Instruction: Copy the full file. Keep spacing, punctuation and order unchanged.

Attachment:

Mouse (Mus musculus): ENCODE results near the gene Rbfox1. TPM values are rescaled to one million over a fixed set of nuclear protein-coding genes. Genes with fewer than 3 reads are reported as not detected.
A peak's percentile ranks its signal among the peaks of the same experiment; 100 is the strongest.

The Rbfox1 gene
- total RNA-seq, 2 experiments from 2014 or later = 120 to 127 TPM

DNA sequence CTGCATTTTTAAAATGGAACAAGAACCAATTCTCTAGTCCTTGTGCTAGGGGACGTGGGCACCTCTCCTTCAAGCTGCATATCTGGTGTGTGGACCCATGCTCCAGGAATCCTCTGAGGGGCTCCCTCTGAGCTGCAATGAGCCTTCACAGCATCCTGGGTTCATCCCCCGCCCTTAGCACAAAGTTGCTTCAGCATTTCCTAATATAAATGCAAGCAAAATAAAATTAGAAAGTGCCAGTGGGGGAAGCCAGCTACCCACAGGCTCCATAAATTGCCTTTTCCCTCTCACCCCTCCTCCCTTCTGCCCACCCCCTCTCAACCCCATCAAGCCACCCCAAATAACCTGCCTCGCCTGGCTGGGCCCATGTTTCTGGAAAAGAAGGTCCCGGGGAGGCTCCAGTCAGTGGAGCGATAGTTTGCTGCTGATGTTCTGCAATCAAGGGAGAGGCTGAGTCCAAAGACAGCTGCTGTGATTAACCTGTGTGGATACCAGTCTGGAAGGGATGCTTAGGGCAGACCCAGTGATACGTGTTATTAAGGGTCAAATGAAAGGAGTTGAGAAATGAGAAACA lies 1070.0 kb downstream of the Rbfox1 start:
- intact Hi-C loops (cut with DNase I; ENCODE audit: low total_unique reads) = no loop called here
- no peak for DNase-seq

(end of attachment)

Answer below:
Mouse (Mus musculus): ENCODE results near the gene Rbfox1. TPM values are rescaled to one million over a fixed set of nuclear protein-coding genes. Genes with fewer than 3 reads are reported as not detected.
A peak's percentile ranks its signal among the peaks of the same experiment; 100 is the strongest.

The Rbfox1 gene
- total RNA-seq, 2 experiments from 2014 or later = 120 to 127 TPM

DNA sequence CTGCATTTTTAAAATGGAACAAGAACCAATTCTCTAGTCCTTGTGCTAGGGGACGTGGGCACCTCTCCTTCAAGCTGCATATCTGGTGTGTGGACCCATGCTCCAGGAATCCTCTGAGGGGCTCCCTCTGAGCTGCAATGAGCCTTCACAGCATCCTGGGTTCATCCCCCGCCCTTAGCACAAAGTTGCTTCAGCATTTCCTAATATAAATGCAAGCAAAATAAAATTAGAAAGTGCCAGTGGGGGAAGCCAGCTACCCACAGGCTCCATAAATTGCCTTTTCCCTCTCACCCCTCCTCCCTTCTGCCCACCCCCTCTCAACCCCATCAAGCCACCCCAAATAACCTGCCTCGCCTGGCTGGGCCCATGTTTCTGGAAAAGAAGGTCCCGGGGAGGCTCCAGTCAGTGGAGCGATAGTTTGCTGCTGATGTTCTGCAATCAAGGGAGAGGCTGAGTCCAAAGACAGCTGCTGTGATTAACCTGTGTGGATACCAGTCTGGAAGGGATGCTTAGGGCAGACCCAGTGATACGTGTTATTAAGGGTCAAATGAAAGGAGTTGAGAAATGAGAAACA lies 1070.0 kb downstream of the Rbfox1 start:
- intact Hi-C loops (cut with DNase I; ENCODE audit: low total_unique reads) = no loop called here
- no peak for DNase-seq